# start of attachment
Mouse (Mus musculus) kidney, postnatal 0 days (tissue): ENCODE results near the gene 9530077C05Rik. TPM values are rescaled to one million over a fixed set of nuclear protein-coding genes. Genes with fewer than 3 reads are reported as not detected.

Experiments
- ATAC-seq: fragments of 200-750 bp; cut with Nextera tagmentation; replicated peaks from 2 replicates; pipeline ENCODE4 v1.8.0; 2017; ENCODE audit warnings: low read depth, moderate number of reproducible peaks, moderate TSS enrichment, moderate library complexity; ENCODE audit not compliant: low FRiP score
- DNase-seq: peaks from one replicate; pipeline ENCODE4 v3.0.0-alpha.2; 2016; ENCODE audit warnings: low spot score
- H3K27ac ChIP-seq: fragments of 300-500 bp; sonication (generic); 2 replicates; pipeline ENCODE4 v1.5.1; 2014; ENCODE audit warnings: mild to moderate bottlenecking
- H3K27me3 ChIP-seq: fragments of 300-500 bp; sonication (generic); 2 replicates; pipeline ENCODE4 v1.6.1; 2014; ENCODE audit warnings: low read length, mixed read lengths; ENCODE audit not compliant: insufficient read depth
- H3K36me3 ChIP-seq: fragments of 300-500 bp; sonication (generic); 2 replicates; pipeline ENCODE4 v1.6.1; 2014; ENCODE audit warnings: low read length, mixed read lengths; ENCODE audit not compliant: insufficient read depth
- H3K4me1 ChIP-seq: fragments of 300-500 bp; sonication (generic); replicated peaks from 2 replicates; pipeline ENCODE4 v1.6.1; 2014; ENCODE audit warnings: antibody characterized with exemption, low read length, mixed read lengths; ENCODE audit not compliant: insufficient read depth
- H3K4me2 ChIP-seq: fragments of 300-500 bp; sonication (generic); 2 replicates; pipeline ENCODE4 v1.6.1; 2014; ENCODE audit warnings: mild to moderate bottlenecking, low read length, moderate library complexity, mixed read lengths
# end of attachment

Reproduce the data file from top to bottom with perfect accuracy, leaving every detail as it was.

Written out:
Mouse (Mus musculus) kidney, postnatal 0 days (tissue): ENCODE results near the gene 9530077C05Rik. TPM values are rescaled to one million over a fixed set of nuclear protein-coding genes. Genes with fewer than 3 reads are reported as not detected.

Experiments
- ATAC-seq: fragments of 200-750 bp; cut with Nextera tagmentation; replicated peaks from 2 replicates; pipeline ENCODE4 v1.8.0; 2017; ENCODE audit warnings: low read depth, moderate number of reproducible peaks, moderate TSS enrichment, moderate library complexity; ENCODE audit not compliant: low FRiP score
- DNase-seq: peaks from one replicate; pipeline ENCODE4 v3.0.0-alpha.2; 2016; ENCODE audit warnings: low spot score
- H3K27ac ChIP-seq: fragments of 300-500 bp; sonication (generic); 2 replicates; pipeline ENCODE4 v1.5.1; 2014; ENCODE audit warnings: mild to moderate bottlenecking
- H3K27me3 ChIP-seq: fragments of 300-500 bp; sonication (generic); 2 replicates; pipeline ENCODE4 v1.6.1; 2014; ENCODE audit warnings: low read length, mixed read lengths; ENCODE audit not compliant: insufficient read depth
- H3K36me3 ChIP-seq: fragments of 300-500 bp; sonication (generic); 2 replicates; pipeline ENCODE4 v1.6.1; 2014; ENCODE audit warnings: low read length, mixed read lengths; ENCODE audit not compliant: insufficient read depth
- H3K4me1 ChIP-seq: fragments of 300-500 bp; sonication (generic); replicated peaks from 2 replicates; pipeline ENCODE4 v1.6.1; 2014; ENCODE audit warnings: antibody characterized with exemption, low read length, mixed read lengths; ENCODE audit not compliant: insufficient read depth
- H3K4me2 ChIP-seq: fragments of 300-500 bp; sonication (generic); 2 replicates; pipeline ENCODE4 v1.6.1; 2014; ENCODE audit warnings: mild to moderate bottlenecking, low read length, moderate library complexity, mixed read lengths